So the first part of the book is about this call to “think Christianly” about politics, and she reminds us that, indeed, there is a history of thought about these things and we dare not ignore the Bible or the church’s great tradition of coherent and intentional Christian theologizing. As one who has gone to seminary she is herself, she tells us, a book nerd and loves studying this stuff. (No wonder I linked her so!)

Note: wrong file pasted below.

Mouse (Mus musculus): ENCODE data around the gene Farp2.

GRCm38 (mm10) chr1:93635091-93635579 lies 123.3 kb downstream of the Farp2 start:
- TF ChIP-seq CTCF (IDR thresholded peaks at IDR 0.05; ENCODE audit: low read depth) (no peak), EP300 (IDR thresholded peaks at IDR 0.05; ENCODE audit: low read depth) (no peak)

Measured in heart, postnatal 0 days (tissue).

But here’s the big thing: she has learned well from James K.A. Smith and Tish Harrison Warren and Stanley Hauerwas and Robert Webber — as Smith puts it, you know, “we are what we love,” That is, our ideas about proper Biblical politics are not as important as what stories and dreams and hopes and values and symbols and images have formed our hearts. She realizes that the subterranean affective questions are most deeply religious: what do we feel about politics, what are we afraid of, what do we loathe, what do we want, what have we pledged allegiance to? Using Jamie Smith — You Are What You Love and his entire “cultural liturgy” trilogy but, of course, especially the third in the trilogy, Awaiting the King: Reforming Public Theology — she shows that our civic attitudes and beliefs and behaviors may most deeply be shaped not by thoughtful analysis of issues, but by the tug on our hearts and dispositions. That’s just how we humans work, it’s what the Bible says about our hearts. How we vote is not only about our heart’s longings and desires, our virtues and character, but it is most likely more that than the level headed arguments we hold or the high-sounding principles we claim. Those are preceded by what habits of heart we’ve embraced and who we’ve become. As Andy Crouch has quipped, the things we do (“secular liturgies”) do things to us. We are shaped, for better or worse, below the surface, subconsciously, and we can be sucked into the gravitational pull of an ideology within a political party, without even really knowing it. The first several chapters of The Liturgy of Politics explores this as well as anything I’ve seen and I highly, highly recommend it.